Now most people who know me well know that I'm terrified of birds. I had a bad experience. So at the zoo, we went to the bird show. It wasn't my idea, I can assure you of that. But I didn't want to be a party pooper and since everybody else was interested, I wasn't going to say anything. Besides, they're all trained birds, right? At one point a hawk flew out and landed on somebody in the audience's head, way on the other side of the stage. I thought, "whew! I'm so glad that's over there." And then...it flew over and landed on...my sister's head. Right next to me.

I knew what came next. I squeezed my fists, closed my eyes, and prepared myself for the worst. It hopped onto my head. I could feel it's claws in my scalp. I could feel it's mighty weight, pressing down on me. And just as soon as it began, it was all over.

I realize that my fear of birds is slightly irrational, therefore I don't jump and scream every time a pigeon crosses my path. But a hawk? On my head? Talk about immersion therapy. When I opened my eyes again I was laughing and crying, rational enough to recognize the humor in the situation but still unable to control the tears. My wonderful brother-in-law was astute enough to get a few seconds of the moment on video. I'm sure my red face will be posted all over the internet very soon.

On their next-to-last day we took a day trip to Segovia. We saw the Roman aqueduct (how can you miss it?) the cathedral, and the Cinderella Castle, as Vivian called it.

Finally it was time for them to go home, and I could hardly believe that it was over so quickly. Those eight days flew by and I think we only accomplished half of the activities planned, but that was okay, because the number one activity - just enjoying each other's presence - was completed. Saying goodbye at the airport I was able to laugh and have fun knowing that I'll be seeing them soon - in August, to be exact - when I move back to Texas. But until then, I've got a plethora of good memories to dwell on. :)

Sunday, May 31, 2009


I've been AWOL lately because

1) I've been busy


2) My family is here visiting.

So far it's been a pretty crazy adventure. There have been quite a few "blog worthy" moments (trip to the theatre, trying to make it to church, buying the wrong train tickets...) but the madness of our days seems to blur my memory so that I'm not quite sure just what I've done these past twelve days since my mom arrived, and I've even less an idea of what has happened since my sister, brother-in-law, his mom, and my niece and nephew arrived last Tuesday.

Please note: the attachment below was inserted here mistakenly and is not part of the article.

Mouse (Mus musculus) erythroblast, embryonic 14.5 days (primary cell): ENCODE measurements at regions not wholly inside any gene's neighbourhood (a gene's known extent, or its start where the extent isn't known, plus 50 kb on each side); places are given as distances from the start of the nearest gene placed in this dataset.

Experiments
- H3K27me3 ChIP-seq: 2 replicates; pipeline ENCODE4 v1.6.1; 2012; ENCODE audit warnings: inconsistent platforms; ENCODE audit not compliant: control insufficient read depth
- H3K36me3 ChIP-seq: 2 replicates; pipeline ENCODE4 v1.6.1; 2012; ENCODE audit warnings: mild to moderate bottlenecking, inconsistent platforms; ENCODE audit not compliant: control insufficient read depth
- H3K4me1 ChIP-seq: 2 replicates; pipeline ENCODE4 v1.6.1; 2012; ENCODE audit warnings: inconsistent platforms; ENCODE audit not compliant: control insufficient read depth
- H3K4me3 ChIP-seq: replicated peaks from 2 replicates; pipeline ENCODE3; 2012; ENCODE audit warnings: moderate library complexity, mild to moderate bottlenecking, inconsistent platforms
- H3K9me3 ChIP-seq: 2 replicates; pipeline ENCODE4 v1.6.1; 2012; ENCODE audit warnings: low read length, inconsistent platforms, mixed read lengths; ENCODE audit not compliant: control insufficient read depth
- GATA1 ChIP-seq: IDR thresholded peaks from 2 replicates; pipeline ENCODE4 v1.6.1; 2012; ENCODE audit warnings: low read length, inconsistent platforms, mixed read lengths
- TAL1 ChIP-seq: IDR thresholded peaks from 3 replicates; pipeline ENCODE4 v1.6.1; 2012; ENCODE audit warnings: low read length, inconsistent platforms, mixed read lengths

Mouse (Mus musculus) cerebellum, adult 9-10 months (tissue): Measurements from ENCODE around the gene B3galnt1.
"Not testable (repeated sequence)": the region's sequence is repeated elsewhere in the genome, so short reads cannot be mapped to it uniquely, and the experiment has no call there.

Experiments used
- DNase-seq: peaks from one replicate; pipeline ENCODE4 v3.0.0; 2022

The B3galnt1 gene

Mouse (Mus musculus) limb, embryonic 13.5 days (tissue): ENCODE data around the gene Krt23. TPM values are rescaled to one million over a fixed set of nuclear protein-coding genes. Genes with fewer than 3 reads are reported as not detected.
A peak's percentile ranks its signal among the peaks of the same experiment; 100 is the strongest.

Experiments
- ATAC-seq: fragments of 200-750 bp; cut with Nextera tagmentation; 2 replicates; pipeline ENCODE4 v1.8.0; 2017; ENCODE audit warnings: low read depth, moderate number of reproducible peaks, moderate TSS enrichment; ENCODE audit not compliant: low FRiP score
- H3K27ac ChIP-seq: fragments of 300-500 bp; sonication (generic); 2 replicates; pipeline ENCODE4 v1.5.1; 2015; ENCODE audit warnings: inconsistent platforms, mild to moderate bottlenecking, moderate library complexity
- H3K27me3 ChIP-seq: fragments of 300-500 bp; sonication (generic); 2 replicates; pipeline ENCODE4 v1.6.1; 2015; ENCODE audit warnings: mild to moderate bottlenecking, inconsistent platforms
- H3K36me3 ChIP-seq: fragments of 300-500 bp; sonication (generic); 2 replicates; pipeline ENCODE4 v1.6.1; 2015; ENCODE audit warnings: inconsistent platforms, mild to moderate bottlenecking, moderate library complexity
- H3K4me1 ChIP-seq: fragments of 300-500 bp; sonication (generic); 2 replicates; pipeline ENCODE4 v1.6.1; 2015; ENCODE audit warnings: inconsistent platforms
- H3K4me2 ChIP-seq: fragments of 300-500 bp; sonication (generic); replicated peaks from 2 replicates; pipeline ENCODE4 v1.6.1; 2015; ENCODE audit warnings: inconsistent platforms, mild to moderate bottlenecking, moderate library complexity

But I hope to regain my mental capacities in a short while and when I do, I'll be sure to fill you in on all the quirky details.

Thursday, April 30, 2009

Art and Ice Cream

One of the things I love about Europe is the art.

It's accessible to the public.

It's often free (or at least there are certain times when it's free).

It's everywhere - in museums, in parks, on buildings, in the streets.

Art is a daily part of life.








Crazy modern things that have no names.

It's everywhere and in everything.

You just can't help but appreciate it:

But sometimes you find it in the most unlikely places.

Like in a bathroom.

On the towel dispenser.

It doesn't surprise me to find a sticker like that in a bathroom. Given that it's a kid having a poo while reading a book, I can't think of a more appropriate place to put it than a bathroom, except maybe a library bathroom.

But what I wonder is, who thought it would be a good idea to make a sticker with a silhouette pooper?

Who decided to print those up?

What purpose was it meant to serve, if any?

What did the man at the sticker factory think of them?

Where did they sell the stickers? Are they still for sale? Can I buy some?